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Published: 2007-09-11 - 01:37:00
Home Theater : Ask The Expert

Can I Combine Cable Modem and Antenna Signals On The Same Coax Wire?

By Chris Boylan

Question:

Hello, Big Picture Big Sound,

I am currently building a new home. I had the electrician place six cable outlets in various locations in the home for the purposes of high-speed internet and television viewing. All the cables lead to a central panel in the basement.

I would rather install an outdoor antenna for over-the-air TV and HDTV, rather than paying the cable company extra money for programming I don't watch (that also currently lacks local HD channels). My question is, can I integrate a UHF-antenna's signal to the cable distribution if the cable company is using it for high-speed internet? If so, what is the best approach?

Thank you,

-Aaron



Answer:

Hi, Aaron,

Congratulations on your impending new home. You must be very excited. Most of my power wires have been in the walls since 1930, so I envy all that shiny new copper wire!

In terms of your question, the answer is "it depends." If the central panel that you describe includes a splitter or distribution amplifier where the end plugs of each of the six cables are labeled and independently accessible, then you should have no trouble identifying which cable goes where. And in this case, all you'd need to do would be run one additional coax cable up to your roof to plug into the roof antenna, plug the inside end of this cable into the input jack of a 4-way or 6-way splitter in the basement (possibly an amplified splitter, depending on the quality of your over-the-air signal), then plug the ends of the cables that you know will be used for televisions into the outputs of this splitter. In this case you would plug only the specific cable you intend to use for your cable modem into the cable company feed coming into the house.

If, however, you are intending to use one of these six cable outlets (let's say, the one in your living room) for both a cable modem and over-the-air antenna reception, then you're probably going to run into problems with interference. Cable TV signals and over-the-air TV signals share the exact same frequencies, so the cable TV signals coming into your house over that cable wire are going to interfere with the signals you're trying to pick up from your OTA antenna.

You can split off the line to go to the cable modem (that's simple) but if you try to use any kind of filter to filter out the cable TV signal from your cable feed (once the signals have been combined), you'll damage the over-the-air reception as well. If your cable company filters out the cable TV signals from your line before it comes into your home (via a trap or filter on the pole outside), then you may be OK combining the cable and over the air feeds, but you're still introducing the possiblity of interference.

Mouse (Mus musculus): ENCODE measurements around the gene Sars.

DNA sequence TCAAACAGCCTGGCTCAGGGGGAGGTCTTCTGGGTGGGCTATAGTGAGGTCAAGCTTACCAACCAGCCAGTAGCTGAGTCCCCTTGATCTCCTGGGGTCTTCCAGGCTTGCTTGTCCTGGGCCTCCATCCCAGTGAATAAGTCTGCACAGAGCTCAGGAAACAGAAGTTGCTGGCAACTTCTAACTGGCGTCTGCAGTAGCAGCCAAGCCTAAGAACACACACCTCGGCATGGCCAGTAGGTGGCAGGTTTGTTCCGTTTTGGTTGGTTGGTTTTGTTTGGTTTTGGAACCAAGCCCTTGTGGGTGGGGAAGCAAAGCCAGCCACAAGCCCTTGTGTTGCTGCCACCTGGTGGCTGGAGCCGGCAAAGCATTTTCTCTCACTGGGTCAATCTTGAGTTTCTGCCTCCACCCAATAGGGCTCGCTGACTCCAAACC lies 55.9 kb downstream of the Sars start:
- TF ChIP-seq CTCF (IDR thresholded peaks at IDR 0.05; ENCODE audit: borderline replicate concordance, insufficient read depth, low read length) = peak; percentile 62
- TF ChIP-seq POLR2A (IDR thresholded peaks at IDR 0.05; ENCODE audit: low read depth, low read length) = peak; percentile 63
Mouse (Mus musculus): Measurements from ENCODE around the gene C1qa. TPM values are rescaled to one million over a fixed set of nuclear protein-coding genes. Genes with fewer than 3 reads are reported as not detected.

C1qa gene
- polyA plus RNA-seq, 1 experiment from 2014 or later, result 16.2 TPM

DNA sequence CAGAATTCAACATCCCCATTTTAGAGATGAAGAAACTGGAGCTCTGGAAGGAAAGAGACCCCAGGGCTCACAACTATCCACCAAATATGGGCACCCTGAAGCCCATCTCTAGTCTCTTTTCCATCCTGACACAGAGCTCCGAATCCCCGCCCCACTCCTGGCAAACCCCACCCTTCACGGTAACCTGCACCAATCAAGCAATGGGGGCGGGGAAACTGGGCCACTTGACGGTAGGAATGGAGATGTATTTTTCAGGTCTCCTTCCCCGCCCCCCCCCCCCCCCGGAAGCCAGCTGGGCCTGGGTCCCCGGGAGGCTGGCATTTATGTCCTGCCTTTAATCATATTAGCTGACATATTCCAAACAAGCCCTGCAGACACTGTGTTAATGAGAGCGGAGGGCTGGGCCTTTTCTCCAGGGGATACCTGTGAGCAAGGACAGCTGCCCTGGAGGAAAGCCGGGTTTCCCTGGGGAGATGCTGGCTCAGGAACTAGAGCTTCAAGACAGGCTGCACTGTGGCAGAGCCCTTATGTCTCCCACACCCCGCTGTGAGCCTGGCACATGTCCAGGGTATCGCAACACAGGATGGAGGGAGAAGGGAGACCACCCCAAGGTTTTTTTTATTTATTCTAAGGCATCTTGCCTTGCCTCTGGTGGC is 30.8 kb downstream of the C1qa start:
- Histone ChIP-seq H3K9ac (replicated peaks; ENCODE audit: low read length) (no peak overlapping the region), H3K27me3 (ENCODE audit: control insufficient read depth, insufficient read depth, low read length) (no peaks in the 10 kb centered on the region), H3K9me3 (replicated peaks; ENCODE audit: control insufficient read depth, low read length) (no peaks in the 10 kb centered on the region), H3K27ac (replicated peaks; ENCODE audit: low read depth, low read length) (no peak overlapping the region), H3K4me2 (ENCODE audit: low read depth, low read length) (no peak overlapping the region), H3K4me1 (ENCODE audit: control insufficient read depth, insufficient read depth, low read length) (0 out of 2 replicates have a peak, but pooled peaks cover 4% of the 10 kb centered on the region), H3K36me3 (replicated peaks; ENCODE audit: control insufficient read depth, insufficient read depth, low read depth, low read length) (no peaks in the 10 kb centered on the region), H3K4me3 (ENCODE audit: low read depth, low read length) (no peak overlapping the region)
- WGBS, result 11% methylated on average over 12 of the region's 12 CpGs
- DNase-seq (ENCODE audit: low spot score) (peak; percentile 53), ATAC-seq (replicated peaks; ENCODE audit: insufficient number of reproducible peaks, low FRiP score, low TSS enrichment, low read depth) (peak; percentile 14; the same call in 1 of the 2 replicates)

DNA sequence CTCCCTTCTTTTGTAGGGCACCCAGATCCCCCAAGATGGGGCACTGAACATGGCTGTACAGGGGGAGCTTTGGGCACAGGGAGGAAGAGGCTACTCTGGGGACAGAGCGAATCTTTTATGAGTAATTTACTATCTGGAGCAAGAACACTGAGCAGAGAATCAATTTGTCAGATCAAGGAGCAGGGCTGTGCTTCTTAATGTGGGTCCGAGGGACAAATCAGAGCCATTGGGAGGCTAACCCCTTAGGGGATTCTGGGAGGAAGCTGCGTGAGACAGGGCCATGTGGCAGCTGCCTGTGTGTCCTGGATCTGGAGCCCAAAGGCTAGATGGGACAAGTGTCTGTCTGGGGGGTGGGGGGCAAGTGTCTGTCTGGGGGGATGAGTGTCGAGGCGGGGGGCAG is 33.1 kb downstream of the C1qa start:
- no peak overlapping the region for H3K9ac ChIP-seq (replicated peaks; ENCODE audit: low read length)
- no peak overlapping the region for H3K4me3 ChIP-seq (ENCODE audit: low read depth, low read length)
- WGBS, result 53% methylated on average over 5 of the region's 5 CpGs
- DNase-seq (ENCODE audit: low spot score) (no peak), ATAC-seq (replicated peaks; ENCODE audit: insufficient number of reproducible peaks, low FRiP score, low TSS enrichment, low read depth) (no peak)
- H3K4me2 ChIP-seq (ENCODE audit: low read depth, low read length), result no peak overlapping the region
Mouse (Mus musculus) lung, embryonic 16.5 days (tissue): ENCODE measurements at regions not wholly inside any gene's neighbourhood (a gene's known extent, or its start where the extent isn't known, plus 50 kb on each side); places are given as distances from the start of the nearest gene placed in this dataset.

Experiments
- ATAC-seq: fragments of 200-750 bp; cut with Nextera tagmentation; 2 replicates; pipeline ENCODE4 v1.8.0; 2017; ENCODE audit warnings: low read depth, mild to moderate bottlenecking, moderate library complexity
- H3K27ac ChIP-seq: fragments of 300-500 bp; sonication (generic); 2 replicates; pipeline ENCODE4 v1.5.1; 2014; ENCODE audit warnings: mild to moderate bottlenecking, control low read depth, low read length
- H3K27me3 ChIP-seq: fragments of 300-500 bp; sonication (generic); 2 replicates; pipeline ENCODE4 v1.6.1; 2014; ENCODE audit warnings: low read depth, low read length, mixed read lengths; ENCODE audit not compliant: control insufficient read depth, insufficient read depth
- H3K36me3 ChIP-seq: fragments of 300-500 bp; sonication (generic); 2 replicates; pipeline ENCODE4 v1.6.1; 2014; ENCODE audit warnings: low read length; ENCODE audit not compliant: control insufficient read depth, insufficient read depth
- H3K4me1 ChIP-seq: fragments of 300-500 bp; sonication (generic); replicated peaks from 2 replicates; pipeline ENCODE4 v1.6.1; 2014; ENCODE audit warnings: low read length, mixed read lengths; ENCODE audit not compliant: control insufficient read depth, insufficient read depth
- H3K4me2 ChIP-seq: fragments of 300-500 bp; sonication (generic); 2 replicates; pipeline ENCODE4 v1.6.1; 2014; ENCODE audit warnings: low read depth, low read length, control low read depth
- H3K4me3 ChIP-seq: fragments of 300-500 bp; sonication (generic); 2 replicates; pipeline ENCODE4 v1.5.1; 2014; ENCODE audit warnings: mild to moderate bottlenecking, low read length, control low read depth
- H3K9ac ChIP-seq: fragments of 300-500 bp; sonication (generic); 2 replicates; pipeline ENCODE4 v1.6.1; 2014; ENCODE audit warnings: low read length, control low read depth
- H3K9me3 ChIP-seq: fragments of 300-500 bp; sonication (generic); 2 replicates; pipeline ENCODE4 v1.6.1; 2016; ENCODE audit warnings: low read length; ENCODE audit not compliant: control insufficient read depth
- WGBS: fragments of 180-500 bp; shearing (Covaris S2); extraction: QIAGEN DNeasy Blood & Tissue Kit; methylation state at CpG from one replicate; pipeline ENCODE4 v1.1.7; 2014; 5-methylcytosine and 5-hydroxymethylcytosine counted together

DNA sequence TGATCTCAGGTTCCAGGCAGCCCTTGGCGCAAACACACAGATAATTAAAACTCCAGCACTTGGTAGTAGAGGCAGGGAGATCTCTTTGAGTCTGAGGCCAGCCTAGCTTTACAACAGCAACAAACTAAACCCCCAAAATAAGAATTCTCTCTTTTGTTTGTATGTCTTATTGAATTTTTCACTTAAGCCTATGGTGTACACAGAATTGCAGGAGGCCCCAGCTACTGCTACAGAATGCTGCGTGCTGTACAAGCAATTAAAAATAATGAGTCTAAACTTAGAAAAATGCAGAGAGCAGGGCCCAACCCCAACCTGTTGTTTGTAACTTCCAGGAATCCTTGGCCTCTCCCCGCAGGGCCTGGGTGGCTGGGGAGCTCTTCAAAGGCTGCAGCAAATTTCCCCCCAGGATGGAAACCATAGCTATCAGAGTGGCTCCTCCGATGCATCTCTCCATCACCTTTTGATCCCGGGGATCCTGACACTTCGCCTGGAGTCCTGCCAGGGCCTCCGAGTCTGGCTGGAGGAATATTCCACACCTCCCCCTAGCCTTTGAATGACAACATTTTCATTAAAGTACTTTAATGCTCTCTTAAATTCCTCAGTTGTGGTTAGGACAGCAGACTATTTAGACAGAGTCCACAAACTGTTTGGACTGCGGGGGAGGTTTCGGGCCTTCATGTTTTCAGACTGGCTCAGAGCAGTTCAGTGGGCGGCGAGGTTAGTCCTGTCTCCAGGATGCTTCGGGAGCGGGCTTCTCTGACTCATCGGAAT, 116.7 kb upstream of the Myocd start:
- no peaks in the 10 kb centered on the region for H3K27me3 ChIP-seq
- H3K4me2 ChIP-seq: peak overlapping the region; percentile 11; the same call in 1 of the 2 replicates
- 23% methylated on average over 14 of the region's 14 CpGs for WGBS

With satellite service, you can use something called a "diplexer" to combine satellite and OTA feeds over a single coax cable, and split them back out at the other end with another diplexer with fairly minimal signal loss. You can do the same thing with satellite and cable service, in case you want to get your local programming from your local cable broadcaster, but use satellite for the rest of your channels. But with cable and over-the-air broadcasts, you can't use a diplexer because of the shared broadcast frequencies.

If the walls are not closed up yet, then consider adding a separate coax feed to the room where you intend to have your cable modem so you can have a line dedicated to the modem and use those other 6 outlets for the over-the-air antenna feeds. You can only hook up one cable modem per account, so this should only affect one of your six outlets. Then you'd use the distribution panel/splitter in the basement to route your over-the-air antenna signal all over the house.

If the walls are closed up, then consider just drilling one hole through the outside wall into the specific room where the cable modem is going to be placed (assuming this is a room with an external wall) and use this for the cable modem feed. You can then distribute the internet connection throughout your house using a router and cat5 cable or Wi-Fi.

Hope that helps and good luck with the construction!

Regards,

-Chris

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